The Hand You’re Dealt

Today’s post comes from Wessew.

I love playing cards. I rarely ever make a wager on card playing, so my love is not based on avariciousness.

I enjoy making the best of what I am dealt. Early on Crazy Eights and Go Fish were my games of choice. Then, several winter nights in 1963, my whole deck was changed. My sisters and I were taught how to play Pinochle. There was a three day blizzard with little to do except watch the white world outside or the black and red world inside at the table. Pinochle is a great card game. The card combination of Queen of Spades and Jack of Diamonds is key to play and from where the game gets it’s name. The worth of those two in one hand depends on the scoring system you use. In our home system, a single Pinochle was melded as 4 points and a double Pinochle as 30 points. Thus were we trained that Spades and Diamonds go together.

Then we learned the game of Hearts. The object is to score the least points. Typically a heart card in your hand at the end of a hand of play counted one point against you. The Queen of Spades counted 13 against you; a very, very bad card unless you also took ALL the other Hearts in which case you have “shot the moon” and now give every other player 26 points. “Shooting The Moon” was always a coup. Being the last player below 100 points meant you were the victor. One summer, my workmates and I engaged in a four player Hearts tournament. The first guy to win ten games was the winner. We played at break and at lunch for days on end until it came to this: We had each won 9 games and each, in what had to be the final hand, had 90 points each. We were so evenly matched that it reminds me of a Vulcan mind meld. Whomever was ahead was to be dealt with harshly. We knew who needed to get the queen and just enough hearts to keep the game alive. Now we were at a final reckoning. No longer allies. I will never forget that moment. We were working laying carpet at a school in Cannonball, North Dakota. (Very near the site of the present civil disobedience action regarding the pipeline.) We declared victory for all of us and never played the last hand. It felt wonderful.

I play Whist, Canasta, Cribbage, Rummy and Oh Heck among many other card games but the one game I have yet to learn is Bridge. I would love to learn for one simple reason: I understand that in trying to score the best hand possible one can declare “NOTRUMP”. Let me learn and may the Gods of Luck deal me hands for which I can bid….NO DAMN TRUMP.

What is your favorite suit? Why are Clubs so neglected in card playing?

49 thoughts on “The Hand You’re Dealt”

  1. I was seriously hooked on Hearts in jr high/high school. Also played a lot of penny-ante poker with my buddies. Never learned bridge, but always wanted to learn to play Whist because Horatio Hornblower of the CS Forester novels was an expert Whist player. I guess my favorite suit if you put a gun to my head and said “Choose” is diamonds. No reason.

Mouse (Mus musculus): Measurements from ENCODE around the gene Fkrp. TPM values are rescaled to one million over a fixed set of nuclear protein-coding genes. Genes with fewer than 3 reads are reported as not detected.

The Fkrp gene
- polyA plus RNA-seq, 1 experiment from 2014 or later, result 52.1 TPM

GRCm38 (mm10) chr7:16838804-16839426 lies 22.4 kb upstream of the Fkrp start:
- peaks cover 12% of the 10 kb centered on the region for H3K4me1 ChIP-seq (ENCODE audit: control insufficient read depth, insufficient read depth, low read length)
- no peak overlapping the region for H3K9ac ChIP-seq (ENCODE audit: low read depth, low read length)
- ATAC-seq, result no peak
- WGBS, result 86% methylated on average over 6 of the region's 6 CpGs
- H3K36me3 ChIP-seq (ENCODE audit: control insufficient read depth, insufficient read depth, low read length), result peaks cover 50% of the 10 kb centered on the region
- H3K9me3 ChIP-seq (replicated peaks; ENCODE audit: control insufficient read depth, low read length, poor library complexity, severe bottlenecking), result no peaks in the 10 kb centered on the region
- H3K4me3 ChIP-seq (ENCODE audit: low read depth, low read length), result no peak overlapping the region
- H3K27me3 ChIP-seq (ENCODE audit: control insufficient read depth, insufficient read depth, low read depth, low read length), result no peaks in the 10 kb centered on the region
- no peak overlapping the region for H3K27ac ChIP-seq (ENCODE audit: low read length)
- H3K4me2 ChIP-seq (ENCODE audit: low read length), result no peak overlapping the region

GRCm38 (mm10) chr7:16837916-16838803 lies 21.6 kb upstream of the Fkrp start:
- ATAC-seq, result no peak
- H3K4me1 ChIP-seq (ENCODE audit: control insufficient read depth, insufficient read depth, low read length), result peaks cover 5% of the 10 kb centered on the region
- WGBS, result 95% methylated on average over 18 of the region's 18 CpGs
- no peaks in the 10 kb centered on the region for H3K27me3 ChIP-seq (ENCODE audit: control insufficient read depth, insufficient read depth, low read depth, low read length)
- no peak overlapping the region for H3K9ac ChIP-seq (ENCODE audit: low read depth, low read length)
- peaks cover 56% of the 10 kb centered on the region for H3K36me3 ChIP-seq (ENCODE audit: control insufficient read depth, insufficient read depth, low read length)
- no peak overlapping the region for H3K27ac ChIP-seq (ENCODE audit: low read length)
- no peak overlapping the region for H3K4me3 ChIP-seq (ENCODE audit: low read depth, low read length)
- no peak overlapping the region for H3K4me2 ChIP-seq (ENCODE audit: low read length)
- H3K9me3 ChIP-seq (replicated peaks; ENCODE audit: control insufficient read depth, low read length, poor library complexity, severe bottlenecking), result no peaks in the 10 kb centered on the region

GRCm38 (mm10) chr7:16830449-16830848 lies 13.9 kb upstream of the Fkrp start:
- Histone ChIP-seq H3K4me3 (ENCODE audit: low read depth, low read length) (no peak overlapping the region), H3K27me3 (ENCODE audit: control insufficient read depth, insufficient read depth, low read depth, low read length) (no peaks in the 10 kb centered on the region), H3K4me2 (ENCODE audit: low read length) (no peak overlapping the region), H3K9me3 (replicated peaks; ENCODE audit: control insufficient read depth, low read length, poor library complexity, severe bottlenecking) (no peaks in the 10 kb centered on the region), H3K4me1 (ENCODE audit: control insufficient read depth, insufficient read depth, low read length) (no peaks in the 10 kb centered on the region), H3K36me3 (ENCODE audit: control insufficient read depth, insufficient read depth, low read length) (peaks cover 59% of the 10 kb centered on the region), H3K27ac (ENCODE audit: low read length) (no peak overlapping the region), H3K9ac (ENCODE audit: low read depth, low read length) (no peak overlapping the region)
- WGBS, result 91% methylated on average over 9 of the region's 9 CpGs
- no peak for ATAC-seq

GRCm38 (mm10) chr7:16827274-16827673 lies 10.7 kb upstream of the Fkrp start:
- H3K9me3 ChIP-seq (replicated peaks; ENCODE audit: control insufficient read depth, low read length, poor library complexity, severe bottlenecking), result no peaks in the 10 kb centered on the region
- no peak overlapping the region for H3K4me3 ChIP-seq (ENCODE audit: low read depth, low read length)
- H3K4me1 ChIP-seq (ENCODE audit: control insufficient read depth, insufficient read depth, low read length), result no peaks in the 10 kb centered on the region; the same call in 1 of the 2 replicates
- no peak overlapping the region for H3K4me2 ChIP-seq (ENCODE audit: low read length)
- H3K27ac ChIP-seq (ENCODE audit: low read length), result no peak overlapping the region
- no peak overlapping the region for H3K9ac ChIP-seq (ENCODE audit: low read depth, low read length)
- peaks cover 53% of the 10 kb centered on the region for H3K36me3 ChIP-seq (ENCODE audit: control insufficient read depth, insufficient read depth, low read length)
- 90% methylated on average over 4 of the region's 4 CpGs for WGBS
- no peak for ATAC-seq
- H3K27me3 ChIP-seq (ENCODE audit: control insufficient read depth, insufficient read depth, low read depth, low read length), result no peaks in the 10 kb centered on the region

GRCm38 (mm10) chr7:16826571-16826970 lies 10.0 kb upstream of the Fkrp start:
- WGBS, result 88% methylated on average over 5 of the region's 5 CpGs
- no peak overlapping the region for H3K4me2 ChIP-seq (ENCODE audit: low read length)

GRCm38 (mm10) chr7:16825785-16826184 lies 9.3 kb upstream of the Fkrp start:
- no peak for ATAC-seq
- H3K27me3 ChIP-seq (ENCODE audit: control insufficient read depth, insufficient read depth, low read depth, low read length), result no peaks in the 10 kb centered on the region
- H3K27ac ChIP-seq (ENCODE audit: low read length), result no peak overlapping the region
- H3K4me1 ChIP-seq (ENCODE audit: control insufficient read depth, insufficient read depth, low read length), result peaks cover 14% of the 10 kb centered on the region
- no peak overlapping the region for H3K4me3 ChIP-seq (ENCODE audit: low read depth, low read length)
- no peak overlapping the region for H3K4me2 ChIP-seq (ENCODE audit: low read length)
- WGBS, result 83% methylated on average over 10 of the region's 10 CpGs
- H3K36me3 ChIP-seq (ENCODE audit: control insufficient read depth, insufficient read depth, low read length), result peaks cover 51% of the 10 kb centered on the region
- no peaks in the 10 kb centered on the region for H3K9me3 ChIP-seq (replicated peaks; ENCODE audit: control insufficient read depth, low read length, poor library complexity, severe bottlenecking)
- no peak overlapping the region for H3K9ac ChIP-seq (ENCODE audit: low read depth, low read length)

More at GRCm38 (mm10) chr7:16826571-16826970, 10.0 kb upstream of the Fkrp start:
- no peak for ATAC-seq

C in O

    Liked by 1 person

      1. Found this at https://www.theguardian.com/books/2010/jul/17/ten-best-card-games-literature while googling to refresh my memory of the game Lily Bart loses:

        Ten of the best card games in literature
        John Mullan cuts the pack

        The Rape of the Lock, by Alexander Pope Coquettish Belinda plays at ombre with two male admirers. You can follow the game card by card until the last trick, on which it all turns. “An Ace of Hearts steps forth: The King unseen / Lurk’d in her Hand, and mourn’d his captive Queen. / He springs to Vengeance with an eager pace, / And falls like Thunder on the prostrate Ace”. Belinda wins!

        The Prelude, by William Wordsworth The poet recalls the card games of childhood, but now the play seems prophetic of the conflicts he would witness as an adult, particularly in revolutionary France. The boys’ grubby playing cards prophesy the future.

        Mansfield Park, by Jane Austen The Bertrams play “speculation” with Fanny and the cunning Crawfords. The contest is an enactment of the amorous games these two are also playing. Henry keeps “helping” Fanny; Mary flaunts her daring: “I will stake my last like a woman of spirit. No cold prudence for me”.

        Queen of Spades, by Alexander Pushkin Hermann sits with his fellow officers every night, watching them gamble yet not playing himself. But he is truly a man obsessed, and when he hears that old Countess Fedorovna has the secret of winning at cards, he employs every means to extract it from her, including courting her ward Lizaveta. He thinks he has obtained the secret, but at the table the queen of spades does for him.

        Great Expectations, by Charles Dickens Young Pip is invited by rich Miss Havisham to play cards with beautiful Estella and to be mocked. “‘He calls the knaves Jacks, this boy!’ said Estella with disdain.” The contest is torment. “She won the game, and I dealt. I misdealt, as was only natural, when I knew she was lying in wait for me to do wrong.” Naturally he falls for her.

        The House of Mirth, by Edith Wharton Impecunious Lily Bart is addicted to playing cards for money. The main pastime of upper-crust society seems to be bridge, for high stakes. Lily loses, while “Judy Trenor, who could have afforded to lose a thousand a night, had left the table clutching such a heap of bills that she had been unable to shake hands with her guests when they bade her good night.” Tragedy looms.

        The Home of the Gentry, by Ivan Turgenev Every suspect character in Turgenev’s stories seems dedicated to playing “preference”, a kind of three-handed whist. Lavretsky’s unfaithful wife Varvara is naturally a devotee. “Varvara Pavlovna was quite devoted to preference; at this Marya Dmitrievna was so delighted that she felt quite overcome . . .”

        The Golden Bowl, by Henry James Maggie watches as her husband plays bridge with her father, her step-mother, and clever Mrs Assingham. All attention is concentrated on the codified play of the cards, but the play reveals more to the attentive spectator, for Maggie’s husband and step-mother are secret lovers.